The last thing I want to ask you, and this is something I ask everybody before they walk out the door, is when you get in your car and you drive away from a meeting and you're no longer in the room, what do you want people to think about you when you're not there and ODN?
For me as an executive, the CEO of ODN, they are one and the same. I want people to not only believe that we're super freaking smart people. I think that's an easy sell because we're smart people. I want people to believe that we're putting and manifesting our expensive educations and our creative brains to solve a problem that connects dots that have never been connected before. Because that to me inspires, that to me helps people feel like, “Not only are these kids bookish, they know the math, and know what they're doing, but they see things that other people don't see. They see the future and they're dedicating their lives and what could be their time.” They could be earning millions of dollars for these incredible brains that we have. Instead, they are sacrificing family, friends, income, job security, family planning for a lot of women founders to delay or don't start families because they are dedicated to their craft and what they do. I want people to believe that our vision is a vision that we're trying to see the future that will leave people better off, which will powerfully make everyone in the room's lives substantively better and safer.
For me, I want people to feel a part of it a little bit. I want people to feel like I might not be able to do that math. That sounds like complicated math, but it is. I trust that these people are taking their skills and applying them in a way that's for good. It’s going to make the world a better, safer place to be. It's what motivates. I know it motivates my team to show up to work every day. It’s what motivates us to work through the hard math problems. I hope that people appreciate that, but more importantly, support businesses like that. AI has gotten a bad rep from Facebook and from companies that have abused their privileges when it comes to your data. I want people to know that there are folks out there that care. Your data can not only be used for evil, but it can also be used for good and we’re dedicating their lives to seeing that future manifest. I want people to feel good about that. I want people to feel excited that people like me and ODN are out there and to support us. Tell others about what we're doing because it is a positive and hopefully transformational thing.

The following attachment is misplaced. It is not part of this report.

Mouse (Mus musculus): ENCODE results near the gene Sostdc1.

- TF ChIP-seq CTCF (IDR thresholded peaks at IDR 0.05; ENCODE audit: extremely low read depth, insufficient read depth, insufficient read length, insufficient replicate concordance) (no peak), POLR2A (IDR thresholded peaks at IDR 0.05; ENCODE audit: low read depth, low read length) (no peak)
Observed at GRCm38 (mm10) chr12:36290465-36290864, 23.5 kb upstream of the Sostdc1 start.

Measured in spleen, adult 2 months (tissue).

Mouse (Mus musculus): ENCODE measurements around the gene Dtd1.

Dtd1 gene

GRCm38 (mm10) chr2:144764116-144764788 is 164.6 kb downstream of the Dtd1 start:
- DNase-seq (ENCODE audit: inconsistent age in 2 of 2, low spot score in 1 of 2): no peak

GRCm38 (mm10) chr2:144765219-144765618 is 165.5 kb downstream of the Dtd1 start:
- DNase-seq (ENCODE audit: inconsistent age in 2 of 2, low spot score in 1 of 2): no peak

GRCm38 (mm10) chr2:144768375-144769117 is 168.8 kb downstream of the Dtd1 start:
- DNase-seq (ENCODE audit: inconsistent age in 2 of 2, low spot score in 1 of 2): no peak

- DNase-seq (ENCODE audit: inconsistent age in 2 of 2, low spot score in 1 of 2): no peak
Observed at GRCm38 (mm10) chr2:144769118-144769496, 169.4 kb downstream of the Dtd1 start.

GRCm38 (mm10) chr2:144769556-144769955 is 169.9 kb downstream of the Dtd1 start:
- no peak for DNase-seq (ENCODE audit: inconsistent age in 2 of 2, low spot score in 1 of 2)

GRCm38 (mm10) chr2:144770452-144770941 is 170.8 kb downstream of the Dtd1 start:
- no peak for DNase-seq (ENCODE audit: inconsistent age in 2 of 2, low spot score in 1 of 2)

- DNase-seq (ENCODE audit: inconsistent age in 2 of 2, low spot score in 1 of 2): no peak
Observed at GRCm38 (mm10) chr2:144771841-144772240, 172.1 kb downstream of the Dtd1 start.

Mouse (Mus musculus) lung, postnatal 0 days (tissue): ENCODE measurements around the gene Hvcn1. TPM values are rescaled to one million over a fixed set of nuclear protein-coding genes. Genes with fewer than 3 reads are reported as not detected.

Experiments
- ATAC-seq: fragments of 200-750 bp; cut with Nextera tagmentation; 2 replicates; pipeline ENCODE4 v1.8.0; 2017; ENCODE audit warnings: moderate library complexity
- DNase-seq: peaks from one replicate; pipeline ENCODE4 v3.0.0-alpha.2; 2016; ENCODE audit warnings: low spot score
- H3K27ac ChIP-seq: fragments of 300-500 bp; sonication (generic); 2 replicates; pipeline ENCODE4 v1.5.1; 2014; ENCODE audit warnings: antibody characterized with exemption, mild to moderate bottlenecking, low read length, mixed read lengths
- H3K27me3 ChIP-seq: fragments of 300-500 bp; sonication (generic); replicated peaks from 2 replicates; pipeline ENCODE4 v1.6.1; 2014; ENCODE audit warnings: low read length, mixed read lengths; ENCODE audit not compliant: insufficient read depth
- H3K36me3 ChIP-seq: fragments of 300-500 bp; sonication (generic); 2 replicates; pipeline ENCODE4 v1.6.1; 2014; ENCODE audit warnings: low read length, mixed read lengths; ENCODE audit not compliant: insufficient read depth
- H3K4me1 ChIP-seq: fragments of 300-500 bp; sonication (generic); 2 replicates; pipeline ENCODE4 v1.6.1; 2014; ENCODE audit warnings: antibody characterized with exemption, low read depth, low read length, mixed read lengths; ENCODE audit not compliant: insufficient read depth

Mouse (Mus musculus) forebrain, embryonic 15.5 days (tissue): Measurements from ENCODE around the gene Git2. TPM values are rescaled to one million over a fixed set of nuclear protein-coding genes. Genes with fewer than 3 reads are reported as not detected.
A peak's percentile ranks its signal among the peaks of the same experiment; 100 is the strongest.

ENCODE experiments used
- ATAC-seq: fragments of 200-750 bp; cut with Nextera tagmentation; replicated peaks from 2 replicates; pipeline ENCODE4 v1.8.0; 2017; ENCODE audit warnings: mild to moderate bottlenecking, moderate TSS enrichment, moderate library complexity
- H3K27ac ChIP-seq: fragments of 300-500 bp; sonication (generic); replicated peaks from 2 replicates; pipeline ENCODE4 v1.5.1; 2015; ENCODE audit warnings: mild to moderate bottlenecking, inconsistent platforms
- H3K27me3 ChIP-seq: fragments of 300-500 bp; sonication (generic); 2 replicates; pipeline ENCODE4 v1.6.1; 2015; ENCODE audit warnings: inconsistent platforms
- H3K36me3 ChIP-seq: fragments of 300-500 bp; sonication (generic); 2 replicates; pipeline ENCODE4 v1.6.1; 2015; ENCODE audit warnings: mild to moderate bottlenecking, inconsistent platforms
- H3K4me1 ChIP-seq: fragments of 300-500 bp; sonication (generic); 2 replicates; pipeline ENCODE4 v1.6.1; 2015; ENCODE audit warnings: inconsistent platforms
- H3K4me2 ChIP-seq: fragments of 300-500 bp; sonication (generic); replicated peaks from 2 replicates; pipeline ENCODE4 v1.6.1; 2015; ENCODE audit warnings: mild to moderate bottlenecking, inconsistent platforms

We are all stronger together, Carey Anne. The work that we do together and we each have a singular part to play in this thing called life. You can do things that I can do. I can't do it, and I can do things that you can't do, but it doesn't matter. If we all work together, we're all going to come up with some amazing things. Thank you for doing everything you do to move the world forward. Thank you for all this insightful conversation, opening up my brain to new ideas and being a wonderful guest.
Ben, thank you. Part of the joy of being here is that you're using your gifts to help folks like me spread the word. The thanks and appreciation is right back at you. Thanks, Ben.
Carey Anne Nadeau is the Founder and CEO of ODN (ODNsure.com), which uses machine learning to measure where it is safe to drive and has established the first ever road risk rating score. ODN's crash predictions and hazard maps help people more safely navigate the roads, cities to plan and prioritize traffic safety initiatives like Vision Zero, and insurance carriers to establish rating factors that are intuitive and improve profitability.
A rising leader in insurance thought leadership, Nadeau sits on the Advisory Board for Women in Insurance Leadership and hosts the podcast, the Golfcour.se, a modern forum for business conversations in insurance. She is a graduate of the Massachusetts Institute of Technology, with a Masters in City Planning and has previously worked on issues of urban poverty and economics at MIT's Lab for Regional Innovation and Spatial Analysis where she remains a Research Affiliate, as well as the Urban Institute and Brookings Institution.